To celebrate the 10th anniversary of Star Wars: The Clone Wars, and the all-new episodes coming thanks to #CloneWarsSaved, we’re undertaking a full chronological rewatch of the five original seasons, The Lost Missions, and the theatrical release. We’d be honored if you would join us and share your thoughts on the award-winning series.
“The wise man leads, the strong man follows.”
After the Republic conquers an Umbaran airbase, General Krell orders Rex and his men on towards the heavily fortified capital. Realizing there’s a better plan, several clone troopers disobey orders to carry out a rogue, covert operation.
For a Jedi, Krell shows a staggering lack of compassion time and again, and an appreciation for unlimited power over his men that borders on, well, Sith-like. Blinded by his desire for victory, unable or unwilling to recognize his own humility, Krell is reckless. But when a clone disagrees, or worse disobeys, his first instinct is to try them for treason and promise they’ll pay with their lives for their insubordination even if their willful disregard for his strategy has been a success.
The clones’ desire to follow orders is at war with their instinct to do what they feel is right, both qualities that have been encouraged and rewarded under the leadership of General Anakin Skywalker. But where Skywalker’s leadership invites healthy debate and ultimate loyalty to follow his plan, Krell’s behavior has divided the ranks.
Ever the good solider, Rex feels emotionally divided but realizes that as the captain of the squadron the matter is out of his hands once Krell makes his decree. He can’t, or won’t, disobey orders, even those that he disagrees with. But while Krell turns a blind eye to the humanity of the soldiers he leads, Rex turns a blind eye to Fives’ plan. He can’t help his friend, but he won’t stop him either. This quality is one of the things that makes Rex an effective leader forged from Anakin’s leadership by example. He gives Fives room to make his own choices and his own mistakes without imposing his will or running to Krell to report him.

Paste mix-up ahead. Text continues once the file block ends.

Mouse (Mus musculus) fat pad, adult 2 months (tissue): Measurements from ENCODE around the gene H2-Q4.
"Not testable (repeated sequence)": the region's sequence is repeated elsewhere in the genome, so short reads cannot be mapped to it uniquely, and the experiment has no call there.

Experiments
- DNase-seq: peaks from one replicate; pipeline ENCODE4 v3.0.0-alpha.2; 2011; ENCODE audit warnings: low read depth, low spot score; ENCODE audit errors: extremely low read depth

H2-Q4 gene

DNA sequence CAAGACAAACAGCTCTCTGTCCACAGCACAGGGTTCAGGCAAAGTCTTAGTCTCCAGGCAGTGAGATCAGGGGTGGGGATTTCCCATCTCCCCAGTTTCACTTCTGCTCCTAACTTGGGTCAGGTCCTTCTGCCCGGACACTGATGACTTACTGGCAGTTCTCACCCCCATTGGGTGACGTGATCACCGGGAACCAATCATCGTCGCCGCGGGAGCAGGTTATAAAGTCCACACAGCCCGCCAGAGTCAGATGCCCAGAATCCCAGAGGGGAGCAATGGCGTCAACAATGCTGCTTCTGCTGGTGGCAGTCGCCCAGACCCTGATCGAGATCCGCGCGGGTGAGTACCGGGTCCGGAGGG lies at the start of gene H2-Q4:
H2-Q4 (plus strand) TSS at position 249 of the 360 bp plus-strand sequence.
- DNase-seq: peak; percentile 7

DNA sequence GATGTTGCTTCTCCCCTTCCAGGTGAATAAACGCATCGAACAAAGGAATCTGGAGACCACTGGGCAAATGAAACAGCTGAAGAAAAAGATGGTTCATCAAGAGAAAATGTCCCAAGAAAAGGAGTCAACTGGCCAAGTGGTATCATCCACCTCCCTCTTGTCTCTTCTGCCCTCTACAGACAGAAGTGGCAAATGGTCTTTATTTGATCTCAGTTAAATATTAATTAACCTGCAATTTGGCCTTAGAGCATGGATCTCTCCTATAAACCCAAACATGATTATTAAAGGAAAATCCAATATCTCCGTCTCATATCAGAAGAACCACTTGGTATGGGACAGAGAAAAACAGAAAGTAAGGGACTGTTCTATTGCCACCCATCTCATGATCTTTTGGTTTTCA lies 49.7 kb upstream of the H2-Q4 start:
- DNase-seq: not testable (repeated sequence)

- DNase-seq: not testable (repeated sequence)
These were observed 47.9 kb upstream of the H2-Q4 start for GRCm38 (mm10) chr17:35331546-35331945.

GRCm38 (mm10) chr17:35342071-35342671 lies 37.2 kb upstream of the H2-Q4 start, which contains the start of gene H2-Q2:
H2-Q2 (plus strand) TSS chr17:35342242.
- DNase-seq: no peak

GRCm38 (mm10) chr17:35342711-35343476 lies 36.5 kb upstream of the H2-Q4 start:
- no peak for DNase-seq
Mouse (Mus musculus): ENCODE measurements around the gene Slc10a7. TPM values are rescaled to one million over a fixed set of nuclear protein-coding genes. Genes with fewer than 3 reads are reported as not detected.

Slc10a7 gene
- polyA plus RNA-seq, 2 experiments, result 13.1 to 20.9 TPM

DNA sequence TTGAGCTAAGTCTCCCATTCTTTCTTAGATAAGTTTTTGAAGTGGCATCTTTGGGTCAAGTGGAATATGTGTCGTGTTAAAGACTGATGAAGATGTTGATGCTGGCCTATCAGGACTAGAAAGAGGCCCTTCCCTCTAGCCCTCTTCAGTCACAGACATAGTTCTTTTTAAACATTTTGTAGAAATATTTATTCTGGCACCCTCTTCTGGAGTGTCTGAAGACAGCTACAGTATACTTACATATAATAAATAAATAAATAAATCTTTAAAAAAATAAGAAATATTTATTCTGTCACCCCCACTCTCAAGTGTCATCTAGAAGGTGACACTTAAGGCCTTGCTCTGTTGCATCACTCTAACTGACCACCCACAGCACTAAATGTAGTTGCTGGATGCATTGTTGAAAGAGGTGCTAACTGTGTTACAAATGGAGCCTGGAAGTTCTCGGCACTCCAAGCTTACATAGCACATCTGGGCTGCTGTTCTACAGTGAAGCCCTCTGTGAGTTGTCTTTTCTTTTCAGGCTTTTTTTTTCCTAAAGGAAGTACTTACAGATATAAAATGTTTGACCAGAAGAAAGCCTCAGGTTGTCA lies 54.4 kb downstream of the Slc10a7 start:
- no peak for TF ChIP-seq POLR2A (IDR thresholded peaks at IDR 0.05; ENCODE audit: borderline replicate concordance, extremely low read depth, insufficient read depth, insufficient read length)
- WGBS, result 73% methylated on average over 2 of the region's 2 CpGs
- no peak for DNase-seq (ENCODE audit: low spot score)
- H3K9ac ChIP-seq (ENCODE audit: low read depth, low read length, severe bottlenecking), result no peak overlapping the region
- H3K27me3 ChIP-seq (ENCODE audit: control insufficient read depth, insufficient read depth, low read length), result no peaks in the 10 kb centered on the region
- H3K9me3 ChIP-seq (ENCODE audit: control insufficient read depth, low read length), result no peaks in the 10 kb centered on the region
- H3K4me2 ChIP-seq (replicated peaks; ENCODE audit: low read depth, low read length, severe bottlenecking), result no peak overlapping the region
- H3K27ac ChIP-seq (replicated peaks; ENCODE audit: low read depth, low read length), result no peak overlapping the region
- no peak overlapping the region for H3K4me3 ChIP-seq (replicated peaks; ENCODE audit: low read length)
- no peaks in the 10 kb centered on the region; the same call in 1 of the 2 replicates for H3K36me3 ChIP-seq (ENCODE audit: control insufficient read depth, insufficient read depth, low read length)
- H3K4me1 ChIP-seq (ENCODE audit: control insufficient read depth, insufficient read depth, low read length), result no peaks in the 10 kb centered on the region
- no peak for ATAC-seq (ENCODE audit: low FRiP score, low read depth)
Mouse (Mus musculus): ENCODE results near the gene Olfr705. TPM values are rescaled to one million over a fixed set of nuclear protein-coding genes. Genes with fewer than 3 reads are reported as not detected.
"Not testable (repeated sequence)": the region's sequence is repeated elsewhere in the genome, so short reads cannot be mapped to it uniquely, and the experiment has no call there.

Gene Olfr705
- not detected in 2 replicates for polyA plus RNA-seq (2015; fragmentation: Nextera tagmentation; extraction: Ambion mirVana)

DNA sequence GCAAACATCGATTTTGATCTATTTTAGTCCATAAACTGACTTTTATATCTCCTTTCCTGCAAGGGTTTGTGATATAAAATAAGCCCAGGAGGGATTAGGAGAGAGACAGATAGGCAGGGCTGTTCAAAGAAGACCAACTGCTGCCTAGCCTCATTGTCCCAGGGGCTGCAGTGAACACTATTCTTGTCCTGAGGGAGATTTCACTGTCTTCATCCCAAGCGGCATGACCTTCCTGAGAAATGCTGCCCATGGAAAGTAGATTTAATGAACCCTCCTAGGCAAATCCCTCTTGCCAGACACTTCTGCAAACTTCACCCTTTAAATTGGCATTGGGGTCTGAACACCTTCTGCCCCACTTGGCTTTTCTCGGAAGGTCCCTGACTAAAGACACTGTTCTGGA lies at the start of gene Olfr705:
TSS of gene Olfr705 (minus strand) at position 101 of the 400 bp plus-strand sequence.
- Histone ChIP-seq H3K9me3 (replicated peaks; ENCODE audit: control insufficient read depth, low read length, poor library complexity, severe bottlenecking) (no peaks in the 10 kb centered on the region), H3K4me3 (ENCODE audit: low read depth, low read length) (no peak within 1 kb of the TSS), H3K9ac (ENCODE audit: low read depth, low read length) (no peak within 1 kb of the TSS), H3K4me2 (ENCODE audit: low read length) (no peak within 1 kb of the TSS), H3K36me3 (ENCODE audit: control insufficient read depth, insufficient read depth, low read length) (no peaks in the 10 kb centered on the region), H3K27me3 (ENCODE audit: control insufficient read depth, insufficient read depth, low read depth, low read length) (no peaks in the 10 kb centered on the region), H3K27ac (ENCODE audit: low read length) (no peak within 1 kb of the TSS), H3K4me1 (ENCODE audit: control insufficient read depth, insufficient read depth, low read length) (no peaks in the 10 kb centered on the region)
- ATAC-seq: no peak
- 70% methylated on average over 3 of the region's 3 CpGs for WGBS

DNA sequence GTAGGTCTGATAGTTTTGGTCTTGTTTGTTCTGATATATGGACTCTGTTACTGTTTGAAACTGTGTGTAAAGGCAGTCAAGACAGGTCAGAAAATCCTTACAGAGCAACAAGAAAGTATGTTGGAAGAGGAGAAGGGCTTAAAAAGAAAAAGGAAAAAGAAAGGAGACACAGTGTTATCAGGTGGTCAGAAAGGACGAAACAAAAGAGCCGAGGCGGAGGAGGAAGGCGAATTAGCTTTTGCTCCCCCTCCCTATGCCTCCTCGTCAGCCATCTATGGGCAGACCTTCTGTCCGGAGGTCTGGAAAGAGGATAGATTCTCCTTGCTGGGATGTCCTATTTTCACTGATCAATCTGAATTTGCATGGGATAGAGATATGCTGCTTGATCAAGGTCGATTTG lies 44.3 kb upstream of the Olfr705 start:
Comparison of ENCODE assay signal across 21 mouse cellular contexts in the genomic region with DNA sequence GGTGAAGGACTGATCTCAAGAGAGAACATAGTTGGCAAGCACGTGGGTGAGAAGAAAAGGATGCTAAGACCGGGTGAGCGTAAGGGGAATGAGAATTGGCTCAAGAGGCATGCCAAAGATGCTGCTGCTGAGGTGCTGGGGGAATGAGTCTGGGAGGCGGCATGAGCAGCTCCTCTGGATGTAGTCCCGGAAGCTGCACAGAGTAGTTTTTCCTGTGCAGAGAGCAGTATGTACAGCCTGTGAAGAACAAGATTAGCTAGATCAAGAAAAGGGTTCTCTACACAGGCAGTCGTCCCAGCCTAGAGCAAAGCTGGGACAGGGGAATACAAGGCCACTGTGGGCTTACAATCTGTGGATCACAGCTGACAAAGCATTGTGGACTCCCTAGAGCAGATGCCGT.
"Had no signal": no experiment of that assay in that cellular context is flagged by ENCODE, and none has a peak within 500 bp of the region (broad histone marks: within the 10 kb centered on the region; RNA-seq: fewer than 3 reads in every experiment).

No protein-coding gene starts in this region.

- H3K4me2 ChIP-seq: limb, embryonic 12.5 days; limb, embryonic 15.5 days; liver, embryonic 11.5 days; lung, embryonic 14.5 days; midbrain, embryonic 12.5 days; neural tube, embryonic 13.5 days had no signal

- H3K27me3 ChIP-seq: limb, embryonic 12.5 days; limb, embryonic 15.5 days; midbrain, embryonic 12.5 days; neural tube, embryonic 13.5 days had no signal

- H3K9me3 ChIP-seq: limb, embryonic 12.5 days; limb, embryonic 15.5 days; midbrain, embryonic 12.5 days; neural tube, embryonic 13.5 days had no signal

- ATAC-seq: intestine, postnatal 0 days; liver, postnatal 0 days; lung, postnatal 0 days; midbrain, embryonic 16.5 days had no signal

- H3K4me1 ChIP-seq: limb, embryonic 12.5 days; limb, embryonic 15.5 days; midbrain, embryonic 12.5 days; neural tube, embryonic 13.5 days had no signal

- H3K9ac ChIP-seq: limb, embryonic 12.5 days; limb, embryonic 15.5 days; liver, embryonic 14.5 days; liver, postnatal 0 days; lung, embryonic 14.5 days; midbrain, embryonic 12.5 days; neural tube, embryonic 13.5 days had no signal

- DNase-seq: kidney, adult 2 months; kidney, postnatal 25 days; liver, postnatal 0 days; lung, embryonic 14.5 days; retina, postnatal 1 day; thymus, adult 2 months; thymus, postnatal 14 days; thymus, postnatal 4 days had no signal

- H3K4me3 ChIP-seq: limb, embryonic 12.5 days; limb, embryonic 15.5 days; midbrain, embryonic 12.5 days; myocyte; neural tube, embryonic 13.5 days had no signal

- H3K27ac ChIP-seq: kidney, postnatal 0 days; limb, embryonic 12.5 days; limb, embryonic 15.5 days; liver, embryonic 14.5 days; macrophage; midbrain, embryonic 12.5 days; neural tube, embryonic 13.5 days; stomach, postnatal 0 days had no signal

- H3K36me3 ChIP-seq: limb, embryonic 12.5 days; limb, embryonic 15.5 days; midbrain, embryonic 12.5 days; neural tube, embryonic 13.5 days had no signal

When they get caught, Rex, ever the good leader, still tries to take the blame, but Fives is having none of it. He made his choice and is ready to suffer the consequences. He’d rather die doing what he feels is right than survive at odds. There’s an element of Fives’ drive here that seems to be fueled by Krell’s brash indifference earlier in the arc. “I am not just another number,” he reminds his brothers. “None of us are.”
Then there’s Hardcase. The clones refuse to sit back and let Krell march them into a suicide mission, but Hardcase is ready and willing to sacrifice his life for the success of the campaign and so his fellow clones can live to fight another day. It’s a brave and bold move and yet another way the clones prove their individuality and ability to think for themselves.
They’re not numbers and they’re not just blindly following orders, but they do believe in the freedoms they’re fighting to achieve for the good of something greater than themselves. Of course, if Krell has his way it won’t matter. Hardcase will have helped them win the battle and saved Fives with his order to flee before the explosion on the supply ship, but now he’ll be tried at court martial, convicted, and executed to prove Krell’s point.
“For crossing me, you will pay the price,” Krell says ominously. Some peacekeeper.
- While many quotable quotes make their way from the films into The Clone Wars, this episode includes a more subtle nod to Han Solo stalling in the detention block. As Fives chats with Krell via comlink while Hardcase is blasting apart the hangar, the harried conversation has the same tone as Solo’s attempt to talk his way out of the situation on the Death Star in Star Wars: A New Hope.
What did you think of the episode? Tell us in the comments below and share on social with #CloneWarsRewatch!
Next up: Come back January 2 for the twisted conclusion in “Carnage of Krell.”
Associate Editor Kristin Baver is a writer and all-around sci-fi nerd who always has just one more question in an inexhaustible list of curiosities. Sometimes she blurts out “It’s a trap!” even when it’s not. Want to talk more about The Clone Wars? Hop on Twitter and tell @KristinBaver what you thought about today’s episode.
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